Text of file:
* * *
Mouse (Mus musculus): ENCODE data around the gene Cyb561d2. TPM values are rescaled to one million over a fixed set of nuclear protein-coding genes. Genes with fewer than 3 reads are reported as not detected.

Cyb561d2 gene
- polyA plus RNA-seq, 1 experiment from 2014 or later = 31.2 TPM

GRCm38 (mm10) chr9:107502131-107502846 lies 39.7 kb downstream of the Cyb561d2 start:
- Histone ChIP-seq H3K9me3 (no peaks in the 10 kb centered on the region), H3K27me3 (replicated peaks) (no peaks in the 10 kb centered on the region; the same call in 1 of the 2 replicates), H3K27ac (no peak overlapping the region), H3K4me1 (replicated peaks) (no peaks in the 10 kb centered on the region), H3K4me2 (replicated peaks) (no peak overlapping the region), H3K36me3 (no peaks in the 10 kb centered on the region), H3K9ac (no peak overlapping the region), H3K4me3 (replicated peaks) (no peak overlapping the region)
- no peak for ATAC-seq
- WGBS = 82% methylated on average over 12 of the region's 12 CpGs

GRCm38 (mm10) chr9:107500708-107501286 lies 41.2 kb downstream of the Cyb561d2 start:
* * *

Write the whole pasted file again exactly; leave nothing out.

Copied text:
Mouse (Mus musculus): ENCODE data around the gene Cyb561d2. TPM values are rescaled to one million over a fixed set of nuclear protein-coding genes. Genes with fewer than 3 reads are reported as not detected.

Cyb561d2 gene
- polyA plus RNA-seq, 1 experiment from 2014 or later = 31.2 TPM

GRCm38 (mm10) chr9:107502131-107502846 lies 39.7 kb downstream of the Cyb561d2 start:
- Histone ChIP-seq H3K9me3 (no peaks in the 10 kb centered on the region), H3K27me3 (replicated peaks) (no peaks in the 10 kb centered on the region; the same call in 1 of the 2 replicates), H3K27ac (no peak overlapping the region), H3K4me1 (replicated peaks) (no peaks in the 10 kb centered on the region), H3K4me2 (replicated peaks) (no peak overlapping the region), H3K36me3 (no peaks in the 10 kb centered on the region), H3K9ac (no peak overlapping the region), H3K4me3 (replicated peaks) (no peak overlapping the region)
- no peak for ATAC-seq
- WGBS = 82% methylated on average over 12 of the region's 12 CpGs

GRCm38 (mm10) chr9:107500708-107501286 lies 41.2 kb downstream of the Cyb561d2 start: